Deductibles, premiums, co-insurance...what do I need to know?

Part of what can make health insurance confusing at times is the terminology and industry lingo. Once you know what the key terms mean, it can help a lot with understanding your plan and making a great choice.

Here a few key terms and explanations:

  • Premium – the amount you pay every month to have insurance.
  • Tax subsidies – the amount the government contributes towards your monthly premium, if you qualify based on your income, household size, and a few other factors.
  • Deductible – the amount of medical expenses that you pay before the insurance company kicks in (premiums don’t count towards the deductible). Deductibles reset on January 1st each year.
  • Co-insurance –after you pay your deductible, this is the amount that you pay vs. the amount that the insurance company pays. For example, assume your co-insurance rate is 20% and you’ve already paid your deductible. If you get a $1000 medical bill you would be responsible for $200 of the bill and the insurance company would pay the rest.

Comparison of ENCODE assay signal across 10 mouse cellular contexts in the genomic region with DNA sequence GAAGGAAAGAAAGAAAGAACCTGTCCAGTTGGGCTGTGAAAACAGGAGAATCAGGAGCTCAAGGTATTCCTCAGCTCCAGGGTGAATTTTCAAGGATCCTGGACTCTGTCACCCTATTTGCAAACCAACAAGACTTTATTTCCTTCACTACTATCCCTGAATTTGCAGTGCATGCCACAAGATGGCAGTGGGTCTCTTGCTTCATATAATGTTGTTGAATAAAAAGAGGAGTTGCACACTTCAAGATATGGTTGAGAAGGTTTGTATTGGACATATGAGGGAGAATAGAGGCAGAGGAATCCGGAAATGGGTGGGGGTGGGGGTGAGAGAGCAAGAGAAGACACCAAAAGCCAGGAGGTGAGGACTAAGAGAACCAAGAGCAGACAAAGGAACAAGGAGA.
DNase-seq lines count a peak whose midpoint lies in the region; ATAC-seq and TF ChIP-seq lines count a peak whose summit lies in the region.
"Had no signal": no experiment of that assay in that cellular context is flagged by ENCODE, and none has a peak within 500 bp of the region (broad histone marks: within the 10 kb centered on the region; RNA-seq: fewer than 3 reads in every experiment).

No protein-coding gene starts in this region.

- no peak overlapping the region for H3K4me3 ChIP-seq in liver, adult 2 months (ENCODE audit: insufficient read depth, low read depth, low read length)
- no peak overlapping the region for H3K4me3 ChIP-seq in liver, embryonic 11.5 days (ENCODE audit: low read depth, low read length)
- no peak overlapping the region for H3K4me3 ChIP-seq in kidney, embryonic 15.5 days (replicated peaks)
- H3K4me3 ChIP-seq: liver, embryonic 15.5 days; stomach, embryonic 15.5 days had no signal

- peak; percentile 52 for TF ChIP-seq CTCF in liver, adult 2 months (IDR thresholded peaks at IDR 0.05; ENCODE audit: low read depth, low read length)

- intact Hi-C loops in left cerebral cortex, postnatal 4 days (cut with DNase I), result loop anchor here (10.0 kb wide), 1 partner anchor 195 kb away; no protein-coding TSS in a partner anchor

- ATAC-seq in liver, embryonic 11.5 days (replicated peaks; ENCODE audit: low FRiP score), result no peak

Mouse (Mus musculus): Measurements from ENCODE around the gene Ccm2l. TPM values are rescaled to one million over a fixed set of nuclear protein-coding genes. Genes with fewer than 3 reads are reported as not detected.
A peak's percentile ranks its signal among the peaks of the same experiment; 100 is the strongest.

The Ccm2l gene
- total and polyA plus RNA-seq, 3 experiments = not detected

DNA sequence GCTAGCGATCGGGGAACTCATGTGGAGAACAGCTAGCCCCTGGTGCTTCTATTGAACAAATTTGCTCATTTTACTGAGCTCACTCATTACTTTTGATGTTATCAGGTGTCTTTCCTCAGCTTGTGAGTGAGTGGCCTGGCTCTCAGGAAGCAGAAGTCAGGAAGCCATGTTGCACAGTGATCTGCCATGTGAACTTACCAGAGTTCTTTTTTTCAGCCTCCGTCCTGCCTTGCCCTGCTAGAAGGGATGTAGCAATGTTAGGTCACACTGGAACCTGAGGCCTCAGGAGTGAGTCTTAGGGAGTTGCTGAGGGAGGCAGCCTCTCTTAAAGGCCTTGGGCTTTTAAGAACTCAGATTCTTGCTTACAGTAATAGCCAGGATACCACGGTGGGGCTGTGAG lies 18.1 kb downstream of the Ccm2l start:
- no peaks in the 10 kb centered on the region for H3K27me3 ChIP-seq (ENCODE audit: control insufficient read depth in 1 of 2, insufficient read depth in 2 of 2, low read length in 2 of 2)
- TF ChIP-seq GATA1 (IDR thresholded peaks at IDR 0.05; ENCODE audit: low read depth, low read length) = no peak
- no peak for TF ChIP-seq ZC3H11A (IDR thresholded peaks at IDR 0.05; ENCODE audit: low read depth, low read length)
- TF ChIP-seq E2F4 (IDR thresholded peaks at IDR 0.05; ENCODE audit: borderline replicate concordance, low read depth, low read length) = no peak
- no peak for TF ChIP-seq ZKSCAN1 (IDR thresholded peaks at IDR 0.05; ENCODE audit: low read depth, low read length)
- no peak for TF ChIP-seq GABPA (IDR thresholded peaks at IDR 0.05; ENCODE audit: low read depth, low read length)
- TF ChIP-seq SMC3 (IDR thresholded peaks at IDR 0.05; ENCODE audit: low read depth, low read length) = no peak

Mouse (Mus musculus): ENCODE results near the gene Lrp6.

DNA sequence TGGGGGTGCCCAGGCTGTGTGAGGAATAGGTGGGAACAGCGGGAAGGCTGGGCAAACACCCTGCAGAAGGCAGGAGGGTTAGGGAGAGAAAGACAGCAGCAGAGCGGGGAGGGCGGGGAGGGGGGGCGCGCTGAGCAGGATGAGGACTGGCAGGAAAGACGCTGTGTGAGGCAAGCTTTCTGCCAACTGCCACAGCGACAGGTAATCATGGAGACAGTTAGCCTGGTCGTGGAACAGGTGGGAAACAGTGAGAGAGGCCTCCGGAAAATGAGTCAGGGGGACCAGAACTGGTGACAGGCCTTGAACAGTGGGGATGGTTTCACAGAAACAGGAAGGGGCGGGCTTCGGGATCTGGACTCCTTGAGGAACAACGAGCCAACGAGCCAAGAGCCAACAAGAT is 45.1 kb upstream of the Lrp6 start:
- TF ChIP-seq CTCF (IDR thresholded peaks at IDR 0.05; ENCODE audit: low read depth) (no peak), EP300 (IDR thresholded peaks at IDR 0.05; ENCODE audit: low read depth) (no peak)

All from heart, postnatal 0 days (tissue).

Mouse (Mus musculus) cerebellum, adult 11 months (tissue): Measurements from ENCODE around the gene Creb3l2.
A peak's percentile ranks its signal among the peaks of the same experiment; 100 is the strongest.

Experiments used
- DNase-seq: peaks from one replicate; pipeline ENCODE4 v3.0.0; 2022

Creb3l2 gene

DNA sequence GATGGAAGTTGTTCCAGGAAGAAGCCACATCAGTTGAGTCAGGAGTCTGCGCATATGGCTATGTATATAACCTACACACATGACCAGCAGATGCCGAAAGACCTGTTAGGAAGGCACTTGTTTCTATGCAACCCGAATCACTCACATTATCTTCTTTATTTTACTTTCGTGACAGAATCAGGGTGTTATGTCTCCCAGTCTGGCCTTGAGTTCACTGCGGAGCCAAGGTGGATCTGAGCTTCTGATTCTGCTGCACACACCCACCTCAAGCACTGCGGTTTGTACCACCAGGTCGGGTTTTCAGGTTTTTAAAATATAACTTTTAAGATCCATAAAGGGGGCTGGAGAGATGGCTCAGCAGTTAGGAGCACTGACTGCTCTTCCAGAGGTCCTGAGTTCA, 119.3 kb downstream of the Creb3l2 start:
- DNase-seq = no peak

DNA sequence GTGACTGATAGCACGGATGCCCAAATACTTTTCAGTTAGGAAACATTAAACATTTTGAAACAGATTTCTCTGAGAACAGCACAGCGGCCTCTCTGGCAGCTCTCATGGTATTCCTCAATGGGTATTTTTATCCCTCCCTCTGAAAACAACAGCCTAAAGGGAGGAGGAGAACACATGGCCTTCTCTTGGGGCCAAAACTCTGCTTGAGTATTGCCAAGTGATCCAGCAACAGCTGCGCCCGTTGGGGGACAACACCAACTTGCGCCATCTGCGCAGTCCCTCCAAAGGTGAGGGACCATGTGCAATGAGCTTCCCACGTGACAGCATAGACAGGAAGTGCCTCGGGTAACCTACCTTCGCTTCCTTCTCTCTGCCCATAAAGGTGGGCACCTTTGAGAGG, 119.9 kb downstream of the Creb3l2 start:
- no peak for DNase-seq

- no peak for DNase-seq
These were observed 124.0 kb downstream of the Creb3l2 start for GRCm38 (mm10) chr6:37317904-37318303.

• Co-payment – a flat fee you pay each time you go to the doctor (or emergency room). Keep in mind, these payments typically just cover the cost of visit to the doctor’s office, and do not include additional tests or treatments you may receive. For example, if you have a $20 co-payment and you go the doctor to be tested for strep throat, you’ll be billed for the strep test as well. Many plans have co-payment amounts for prescriptions as well.
  • Max-out-of-pocket – the maximum amount that you could ever have to pay in a calendar year. This does not include monthly premiums, but does include everything else (deductible, co-insurance, and other out of pocket expenses).
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